Of course, webcam paranoia is likely to be only the first of many awakenings as consumers bring more devices into their lives that can be turned into unwitting spies. Amazon.com has had enormous success with its Echo smart speaker that, by default, is always listening for its owners’ commands. Google plans to release a similar product this year called Google Home.
In a hearing on Capitol Hill in February, the US director of national intelligence, James Clapper, acknowledged how the so-called “internet of things” could be used “for identification, surveillance, monitoring, location tracking, and targeting for recruitment, or to gain access to networks or user credentials”. Hence it would not be wrong to say that security is in our own hand and in this era of digitalization we should not take a risk with our security and hence we should take proper contrary measures to protect ourselves.

Thursday, 9 November 2017

How to Get Android Oreo On Your device Right now?

How to Get Android Oreo On Your device Right now?Communication is a vital tool in our everyday lives, and with the advancements in technology discovered daily, it is easy to get the latest novelties with just a few simple steps. Recently, innovation giant Google released an announcement that their latest Operating System (OS) can be up for grabs as an update in the users’ mobile devices sometime soon. Similar to their line of dessert-themed programs, the Android 8.0 update is referred to as Oreo, and it is already quite a certainty that this will become another hit in the market.
Android Oreo boasts of improved sound quality that can be merged not only with earphones but with Bluetooth speakers and cans as well, and a device’s battery life is said to have a huge leap with the promise that background running data would be cut off by the device itself. Add that to the nifty picture-in-picture framework feature which will allow users to still get hold of their video apps in a small, movable window while still navigating through other pages or apps at the same time, this update would surely attract thousands, if not millions of users. Icons that change depending on the handset’s skin or theme and Autofill support in terms of inputting passwords were given some boosts as well.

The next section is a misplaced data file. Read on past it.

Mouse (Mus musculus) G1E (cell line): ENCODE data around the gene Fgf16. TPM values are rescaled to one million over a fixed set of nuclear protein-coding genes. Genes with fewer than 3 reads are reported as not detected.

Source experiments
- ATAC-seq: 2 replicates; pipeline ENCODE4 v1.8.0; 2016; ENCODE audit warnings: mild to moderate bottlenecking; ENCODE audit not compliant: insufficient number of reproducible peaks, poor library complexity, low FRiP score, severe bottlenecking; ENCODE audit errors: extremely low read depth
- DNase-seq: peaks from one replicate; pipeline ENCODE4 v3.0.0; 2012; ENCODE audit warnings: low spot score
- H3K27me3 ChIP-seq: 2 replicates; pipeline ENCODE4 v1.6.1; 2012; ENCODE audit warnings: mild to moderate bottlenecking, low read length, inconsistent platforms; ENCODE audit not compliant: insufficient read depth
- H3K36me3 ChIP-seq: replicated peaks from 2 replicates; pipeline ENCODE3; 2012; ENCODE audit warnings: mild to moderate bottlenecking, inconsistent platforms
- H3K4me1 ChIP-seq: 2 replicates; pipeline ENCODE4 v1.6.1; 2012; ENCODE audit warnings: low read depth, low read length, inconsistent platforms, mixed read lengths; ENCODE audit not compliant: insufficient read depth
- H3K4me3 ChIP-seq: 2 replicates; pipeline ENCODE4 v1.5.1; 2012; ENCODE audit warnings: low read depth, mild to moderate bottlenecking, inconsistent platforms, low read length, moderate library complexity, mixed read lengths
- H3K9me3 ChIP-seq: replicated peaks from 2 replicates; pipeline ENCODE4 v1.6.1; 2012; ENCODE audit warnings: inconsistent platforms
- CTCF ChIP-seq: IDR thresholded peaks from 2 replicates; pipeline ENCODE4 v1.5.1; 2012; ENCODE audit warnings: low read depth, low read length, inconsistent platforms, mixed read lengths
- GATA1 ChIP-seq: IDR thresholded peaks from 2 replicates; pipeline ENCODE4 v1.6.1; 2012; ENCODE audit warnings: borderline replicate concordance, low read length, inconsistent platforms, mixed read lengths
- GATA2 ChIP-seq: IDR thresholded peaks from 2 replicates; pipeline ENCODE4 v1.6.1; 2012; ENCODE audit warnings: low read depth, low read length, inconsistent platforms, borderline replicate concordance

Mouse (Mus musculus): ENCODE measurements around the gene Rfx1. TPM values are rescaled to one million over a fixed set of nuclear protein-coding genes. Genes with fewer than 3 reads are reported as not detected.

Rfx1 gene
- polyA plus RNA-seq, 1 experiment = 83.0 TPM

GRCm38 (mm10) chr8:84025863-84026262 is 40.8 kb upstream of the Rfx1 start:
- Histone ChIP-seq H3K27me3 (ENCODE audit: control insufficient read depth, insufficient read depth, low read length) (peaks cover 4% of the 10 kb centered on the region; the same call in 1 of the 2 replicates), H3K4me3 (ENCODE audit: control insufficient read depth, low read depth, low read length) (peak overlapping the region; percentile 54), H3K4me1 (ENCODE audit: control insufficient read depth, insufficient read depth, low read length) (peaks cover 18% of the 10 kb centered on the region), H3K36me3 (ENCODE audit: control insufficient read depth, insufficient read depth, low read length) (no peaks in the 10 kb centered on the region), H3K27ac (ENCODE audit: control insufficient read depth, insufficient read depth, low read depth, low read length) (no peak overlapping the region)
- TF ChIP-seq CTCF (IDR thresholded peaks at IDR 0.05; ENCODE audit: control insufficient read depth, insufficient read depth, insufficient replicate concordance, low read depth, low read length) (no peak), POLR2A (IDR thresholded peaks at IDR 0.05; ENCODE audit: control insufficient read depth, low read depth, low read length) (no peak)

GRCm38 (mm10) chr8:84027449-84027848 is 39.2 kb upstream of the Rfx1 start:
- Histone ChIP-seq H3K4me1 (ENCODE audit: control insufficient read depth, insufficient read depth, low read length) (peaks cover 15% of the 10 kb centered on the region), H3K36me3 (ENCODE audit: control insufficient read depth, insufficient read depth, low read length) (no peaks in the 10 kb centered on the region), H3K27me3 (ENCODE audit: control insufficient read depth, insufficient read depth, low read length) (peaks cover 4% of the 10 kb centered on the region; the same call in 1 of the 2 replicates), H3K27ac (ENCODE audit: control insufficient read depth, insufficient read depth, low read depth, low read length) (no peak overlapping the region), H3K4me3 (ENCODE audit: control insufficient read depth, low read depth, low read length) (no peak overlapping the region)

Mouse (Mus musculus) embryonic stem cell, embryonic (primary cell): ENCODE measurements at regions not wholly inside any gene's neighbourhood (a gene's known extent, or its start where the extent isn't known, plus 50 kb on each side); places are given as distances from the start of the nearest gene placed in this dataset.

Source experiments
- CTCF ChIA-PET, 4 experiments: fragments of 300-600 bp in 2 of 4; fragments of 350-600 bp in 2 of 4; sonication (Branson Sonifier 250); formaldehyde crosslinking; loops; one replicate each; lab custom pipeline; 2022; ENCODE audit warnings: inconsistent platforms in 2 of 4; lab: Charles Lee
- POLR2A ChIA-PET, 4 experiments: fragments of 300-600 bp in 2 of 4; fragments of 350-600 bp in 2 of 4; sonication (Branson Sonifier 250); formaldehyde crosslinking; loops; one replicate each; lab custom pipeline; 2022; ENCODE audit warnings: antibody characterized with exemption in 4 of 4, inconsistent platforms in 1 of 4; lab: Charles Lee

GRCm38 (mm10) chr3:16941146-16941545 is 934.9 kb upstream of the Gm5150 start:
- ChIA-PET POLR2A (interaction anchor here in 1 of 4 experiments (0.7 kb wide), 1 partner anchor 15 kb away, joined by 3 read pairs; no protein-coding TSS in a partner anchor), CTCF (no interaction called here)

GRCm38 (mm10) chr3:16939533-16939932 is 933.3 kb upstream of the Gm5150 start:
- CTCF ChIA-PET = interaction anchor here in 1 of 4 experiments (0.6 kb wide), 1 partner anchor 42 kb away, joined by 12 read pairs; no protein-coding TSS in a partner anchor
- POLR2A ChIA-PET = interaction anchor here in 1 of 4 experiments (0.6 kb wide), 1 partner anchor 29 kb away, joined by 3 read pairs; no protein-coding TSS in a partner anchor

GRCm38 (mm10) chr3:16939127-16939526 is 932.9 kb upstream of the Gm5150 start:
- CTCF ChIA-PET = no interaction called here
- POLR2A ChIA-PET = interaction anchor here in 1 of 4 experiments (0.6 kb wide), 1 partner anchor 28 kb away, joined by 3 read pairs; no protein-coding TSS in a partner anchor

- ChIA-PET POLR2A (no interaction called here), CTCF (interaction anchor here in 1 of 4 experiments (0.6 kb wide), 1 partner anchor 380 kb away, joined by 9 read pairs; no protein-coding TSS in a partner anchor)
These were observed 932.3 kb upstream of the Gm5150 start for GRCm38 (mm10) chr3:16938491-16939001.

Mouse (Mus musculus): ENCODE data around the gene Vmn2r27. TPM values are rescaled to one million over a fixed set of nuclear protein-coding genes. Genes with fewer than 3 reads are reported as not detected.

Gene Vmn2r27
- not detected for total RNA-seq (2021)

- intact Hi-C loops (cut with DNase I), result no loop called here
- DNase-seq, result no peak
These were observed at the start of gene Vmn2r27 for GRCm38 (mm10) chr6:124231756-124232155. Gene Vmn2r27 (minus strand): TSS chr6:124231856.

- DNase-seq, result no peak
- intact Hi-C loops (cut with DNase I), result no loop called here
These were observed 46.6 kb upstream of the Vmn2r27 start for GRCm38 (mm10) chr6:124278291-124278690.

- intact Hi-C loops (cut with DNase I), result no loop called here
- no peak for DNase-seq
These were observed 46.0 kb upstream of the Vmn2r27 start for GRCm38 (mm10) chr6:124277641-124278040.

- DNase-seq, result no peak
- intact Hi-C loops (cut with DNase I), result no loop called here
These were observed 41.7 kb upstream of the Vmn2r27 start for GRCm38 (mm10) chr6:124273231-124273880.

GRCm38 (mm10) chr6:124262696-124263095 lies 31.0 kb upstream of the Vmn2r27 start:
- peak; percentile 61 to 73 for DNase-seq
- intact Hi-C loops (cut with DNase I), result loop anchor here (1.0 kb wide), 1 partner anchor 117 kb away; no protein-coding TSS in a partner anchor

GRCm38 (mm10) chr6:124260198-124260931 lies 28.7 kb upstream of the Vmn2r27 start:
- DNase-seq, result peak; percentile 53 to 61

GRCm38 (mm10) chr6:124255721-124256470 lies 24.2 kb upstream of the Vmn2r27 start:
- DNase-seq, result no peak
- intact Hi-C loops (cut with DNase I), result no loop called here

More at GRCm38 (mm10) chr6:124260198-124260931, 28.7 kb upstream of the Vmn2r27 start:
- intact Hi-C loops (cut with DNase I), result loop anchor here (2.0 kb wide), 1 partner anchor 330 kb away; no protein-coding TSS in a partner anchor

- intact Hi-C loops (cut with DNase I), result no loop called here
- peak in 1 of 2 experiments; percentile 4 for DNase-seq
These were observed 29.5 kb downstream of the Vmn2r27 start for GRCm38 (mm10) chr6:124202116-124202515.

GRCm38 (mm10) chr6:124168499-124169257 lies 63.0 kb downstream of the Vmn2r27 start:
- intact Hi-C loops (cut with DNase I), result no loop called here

However, this latest program has not yet been incorporated into the users’ devices for a queue in the usual automatic update. Unless the user’s device is a Google Nexus 6P, Nexus 5X, Pixel XL and Pixel C, further tests will have to be made and the final version will be out once approved. Despite this, interested individuals can still get Android Oreo even in its beta or test version, and following these simple steps would have them download it in no time:

How to Get Android Oreo?

1. Verify if the device which will get Android Oreo supports Android 8.0, otherwise, the installation would not push through.
2. Enroll in Google’s Android Beta Program. To be able to register to this feature, a Google account is necessary to be input, but as an Android user, this is already a given. The website can be accessed here: https://www.google.com/android/beta?u=0
3. Once registered, click “Enroll Device” under a compatible mobile handset. The Terms and Conditions, once read, will have to be clicked to acknowledge the user’s agreement to Google’s policies.
4. If successful, Google will deliver the update and the user’s preferred device will be able to get Android Oreo in no time.